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How to Invest in Things You Are Passionate About: A Primer on Socially Responsible Investing

Most people don’t think of investing as a passion project. Investing money is typically all about making more money, right?

While that’s historically been the case, a recent surge in the types of products and strategies available to even novice investors has allowed people to profit with passion. No matter what social cause or environmental issue resonates with you, there’s probably a product that will enable you to invest in a way that supports it.

And yet, most people don’t invest this way. Even among Millennials — the generation most responsible for the rise of conscious capitalism and consumer behavior — values-based investing is relatively rare, according to a 2019 study led by the Wall Street Journal.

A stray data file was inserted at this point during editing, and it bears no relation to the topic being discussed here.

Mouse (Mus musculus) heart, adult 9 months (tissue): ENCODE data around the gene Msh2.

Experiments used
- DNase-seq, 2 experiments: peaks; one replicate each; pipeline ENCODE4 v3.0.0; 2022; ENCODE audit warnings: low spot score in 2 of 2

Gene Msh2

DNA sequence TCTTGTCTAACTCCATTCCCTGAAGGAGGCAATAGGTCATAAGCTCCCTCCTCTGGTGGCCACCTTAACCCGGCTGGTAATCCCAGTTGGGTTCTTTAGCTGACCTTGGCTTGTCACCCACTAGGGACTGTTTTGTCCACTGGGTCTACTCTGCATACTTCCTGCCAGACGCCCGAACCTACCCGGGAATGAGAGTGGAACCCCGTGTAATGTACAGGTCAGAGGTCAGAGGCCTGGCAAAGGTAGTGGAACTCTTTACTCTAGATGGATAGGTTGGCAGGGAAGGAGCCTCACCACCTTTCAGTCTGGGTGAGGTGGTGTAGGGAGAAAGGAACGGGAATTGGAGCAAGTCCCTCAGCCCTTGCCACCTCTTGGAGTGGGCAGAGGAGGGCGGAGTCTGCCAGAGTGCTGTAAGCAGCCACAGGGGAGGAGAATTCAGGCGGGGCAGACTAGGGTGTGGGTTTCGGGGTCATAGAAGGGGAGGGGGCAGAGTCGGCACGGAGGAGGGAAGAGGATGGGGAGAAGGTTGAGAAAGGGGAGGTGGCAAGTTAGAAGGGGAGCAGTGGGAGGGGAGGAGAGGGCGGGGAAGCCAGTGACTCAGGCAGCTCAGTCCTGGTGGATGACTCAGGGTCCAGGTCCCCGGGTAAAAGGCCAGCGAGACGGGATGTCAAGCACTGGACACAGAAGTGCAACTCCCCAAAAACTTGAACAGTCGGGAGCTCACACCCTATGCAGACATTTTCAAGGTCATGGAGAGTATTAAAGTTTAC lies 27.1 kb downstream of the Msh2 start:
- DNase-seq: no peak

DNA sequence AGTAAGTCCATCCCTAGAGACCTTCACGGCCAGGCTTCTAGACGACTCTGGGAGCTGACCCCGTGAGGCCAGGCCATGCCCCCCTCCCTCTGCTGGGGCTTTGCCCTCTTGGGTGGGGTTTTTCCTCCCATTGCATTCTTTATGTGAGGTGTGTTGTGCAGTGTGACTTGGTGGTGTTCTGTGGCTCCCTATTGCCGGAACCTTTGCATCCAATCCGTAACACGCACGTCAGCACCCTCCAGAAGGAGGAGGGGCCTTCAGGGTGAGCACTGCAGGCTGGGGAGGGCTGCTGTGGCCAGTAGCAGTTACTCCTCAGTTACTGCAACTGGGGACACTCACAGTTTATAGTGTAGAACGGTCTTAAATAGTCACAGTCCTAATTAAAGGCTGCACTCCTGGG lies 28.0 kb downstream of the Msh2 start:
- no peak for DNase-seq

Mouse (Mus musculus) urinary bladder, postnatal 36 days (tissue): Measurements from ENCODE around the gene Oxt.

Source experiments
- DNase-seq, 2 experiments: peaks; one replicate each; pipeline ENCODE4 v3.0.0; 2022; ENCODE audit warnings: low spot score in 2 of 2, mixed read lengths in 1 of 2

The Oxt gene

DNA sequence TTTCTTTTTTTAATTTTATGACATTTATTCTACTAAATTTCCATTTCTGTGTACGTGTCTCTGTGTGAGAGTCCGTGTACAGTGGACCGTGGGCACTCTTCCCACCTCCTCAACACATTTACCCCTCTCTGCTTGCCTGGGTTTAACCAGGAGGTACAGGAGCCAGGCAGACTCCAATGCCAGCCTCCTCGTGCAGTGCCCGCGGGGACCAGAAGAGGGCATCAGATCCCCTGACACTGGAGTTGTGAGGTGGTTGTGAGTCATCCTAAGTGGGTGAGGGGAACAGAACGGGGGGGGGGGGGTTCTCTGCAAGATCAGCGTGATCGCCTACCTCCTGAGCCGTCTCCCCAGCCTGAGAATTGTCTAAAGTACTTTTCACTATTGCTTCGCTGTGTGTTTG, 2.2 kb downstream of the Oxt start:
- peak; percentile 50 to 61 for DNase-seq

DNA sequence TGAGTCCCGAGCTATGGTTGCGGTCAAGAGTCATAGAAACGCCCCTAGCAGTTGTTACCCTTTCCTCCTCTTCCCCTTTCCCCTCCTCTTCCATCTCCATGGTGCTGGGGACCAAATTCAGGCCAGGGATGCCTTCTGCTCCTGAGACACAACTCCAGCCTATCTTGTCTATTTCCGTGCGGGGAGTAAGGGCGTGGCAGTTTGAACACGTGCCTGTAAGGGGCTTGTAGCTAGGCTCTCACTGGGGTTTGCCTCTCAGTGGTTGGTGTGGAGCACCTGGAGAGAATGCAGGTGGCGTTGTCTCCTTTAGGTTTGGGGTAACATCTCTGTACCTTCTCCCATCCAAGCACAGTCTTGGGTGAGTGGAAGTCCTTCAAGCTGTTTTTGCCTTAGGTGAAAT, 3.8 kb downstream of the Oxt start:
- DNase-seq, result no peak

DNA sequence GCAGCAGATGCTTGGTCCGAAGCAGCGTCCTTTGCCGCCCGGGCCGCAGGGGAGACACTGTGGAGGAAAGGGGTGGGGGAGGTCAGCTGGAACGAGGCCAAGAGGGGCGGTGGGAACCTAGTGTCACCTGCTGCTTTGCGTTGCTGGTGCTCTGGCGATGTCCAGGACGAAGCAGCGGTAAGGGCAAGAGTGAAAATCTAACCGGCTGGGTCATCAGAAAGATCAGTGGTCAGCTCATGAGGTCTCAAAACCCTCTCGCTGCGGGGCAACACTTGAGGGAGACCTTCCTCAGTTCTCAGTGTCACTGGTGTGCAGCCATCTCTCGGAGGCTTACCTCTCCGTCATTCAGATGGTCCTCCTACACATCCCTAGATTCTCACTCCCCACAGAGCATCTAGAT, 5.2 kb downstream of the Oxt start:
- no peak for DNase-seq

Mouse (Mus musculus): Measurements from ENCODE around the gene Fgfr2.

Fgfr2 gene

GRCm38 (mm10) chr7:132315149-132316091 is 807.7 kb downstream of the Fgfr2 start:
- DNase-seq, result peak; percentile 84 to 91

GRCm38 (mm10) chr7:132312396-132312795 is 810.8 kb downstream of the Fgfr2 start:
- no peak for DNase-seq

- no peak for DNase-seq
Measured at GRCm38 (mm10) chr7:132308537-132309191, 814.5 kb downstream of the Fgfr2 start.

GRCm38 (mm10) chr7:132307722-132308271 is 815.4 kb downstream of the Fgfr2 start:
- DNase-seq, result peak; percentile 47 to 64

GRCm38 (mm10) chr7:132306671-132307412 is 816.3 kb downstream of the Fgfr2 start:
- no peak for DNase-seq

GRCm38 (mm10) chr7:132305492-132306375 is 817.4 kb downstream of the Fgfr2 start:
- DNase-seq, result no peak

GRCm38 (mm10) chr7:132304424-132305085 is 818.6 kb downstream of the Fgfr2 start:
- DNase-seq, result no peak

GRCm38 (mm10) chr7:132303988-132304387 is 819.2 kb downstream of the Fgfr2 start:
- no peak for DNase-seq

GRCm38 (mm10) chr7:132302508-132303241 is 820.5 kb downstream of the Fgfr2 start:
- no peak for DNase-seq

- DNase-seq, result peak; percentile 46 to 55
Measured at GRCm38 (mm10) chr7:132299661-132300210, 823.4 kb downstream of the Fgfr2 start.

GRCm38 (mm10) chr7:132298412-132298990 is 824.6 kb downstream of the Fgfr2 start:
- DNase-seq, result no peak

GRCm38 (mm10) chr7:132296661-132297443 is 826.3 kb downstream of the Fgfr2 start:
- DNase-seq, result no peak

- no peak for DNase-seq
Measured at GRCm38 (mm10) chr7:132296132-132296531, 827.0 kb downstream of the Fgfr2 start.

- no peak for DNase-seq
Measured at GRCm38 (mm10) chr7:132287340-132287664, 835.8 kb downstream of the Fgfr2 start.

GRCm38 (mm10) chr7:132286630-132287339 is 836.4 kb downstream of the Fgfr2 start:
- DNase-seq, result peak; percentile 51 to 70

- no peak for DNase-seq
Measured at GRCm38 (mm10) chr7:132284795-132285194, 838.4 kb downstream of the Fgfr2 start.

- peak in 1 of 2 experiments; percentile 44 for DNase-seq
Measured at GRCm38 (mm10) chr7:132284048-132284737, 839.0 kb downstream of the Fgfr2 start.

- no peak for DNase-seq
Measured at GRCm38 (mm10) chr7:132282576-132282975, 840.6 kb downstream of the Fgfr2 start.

This raises the question: Why?

Myths About Socially Responsible Investing

Most retail investors still don’t know what’s possible when it comes to aligning their investments with their values. ESG investing — which accounts for environmental, social, and corporate governance factors in the analysis of stocks or funds — has gained popularity, but it’s not yet a mainstream approach.

A lack of awareness about specific products and strategies isn’t the only reason many investors’ portfolios don’t truly align with their convictions. Some do know that values-based investing is possible, but they’re not sure how to get started. Perhaps this isn’t all that surprising considering that many financial advisors don’t know where to begin.